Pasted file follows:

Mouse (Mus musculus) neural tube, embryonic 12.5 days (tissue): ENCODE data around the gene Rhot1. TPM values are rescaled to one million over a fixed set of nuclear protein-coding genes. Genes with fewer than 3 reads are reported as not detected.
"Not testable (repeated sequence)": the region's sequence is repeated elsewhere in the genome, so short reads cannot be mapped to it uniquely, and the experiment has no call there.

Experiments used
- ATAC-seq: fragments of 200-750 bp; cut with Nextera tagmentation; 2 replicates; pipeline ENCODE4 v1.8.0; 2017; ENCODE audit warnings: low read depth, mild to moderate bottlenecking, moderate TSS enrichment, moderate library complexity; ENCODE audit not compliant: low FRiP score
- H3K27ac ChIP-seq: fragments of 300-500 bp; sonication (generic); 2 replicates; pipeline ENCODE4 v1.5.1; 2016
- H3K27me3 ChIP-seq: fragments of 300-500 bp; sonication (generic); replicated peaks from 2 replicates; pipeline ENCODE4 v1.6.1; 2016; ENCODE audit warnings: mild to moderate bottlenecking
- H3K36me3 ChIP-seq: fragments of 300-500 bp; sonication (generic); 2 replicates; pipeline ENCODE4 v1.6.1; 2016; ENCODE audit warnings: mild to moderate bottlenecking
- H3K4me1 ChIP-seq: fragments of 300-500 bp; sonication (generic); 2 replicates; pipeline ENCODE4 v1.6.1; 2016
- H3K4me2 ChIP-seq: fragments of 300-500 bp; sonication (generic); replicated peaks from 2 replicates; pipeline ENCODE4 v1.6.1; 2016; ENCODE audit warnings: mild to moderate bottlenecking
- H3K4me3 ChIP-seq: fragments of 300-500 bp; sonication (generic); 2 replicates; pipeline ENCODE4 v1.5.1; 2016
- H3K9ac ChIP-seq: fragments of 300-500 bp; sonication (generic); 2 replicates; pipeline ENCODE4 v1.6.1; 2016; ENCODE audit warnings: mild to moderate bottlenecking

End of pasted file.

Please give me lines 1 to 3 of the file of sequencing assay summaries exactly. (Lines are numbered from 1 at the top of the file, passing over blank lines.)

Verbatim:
Mouse (Mus musculus) neural tube, embryonic 12.5 days (tissue): ENCODE data around the gene Rhot1. TPM values are rescaled to one million over a fixed set of nuclear protein-coding genes. Genes with fewer than 3 reads are reported as not detected.
"Not testable (repeated sequence)": the region's sequence is repeated elsewhere in the genome, so short reads cannot be mapped to it uniquely, and the experiment has no call there.

Experiments used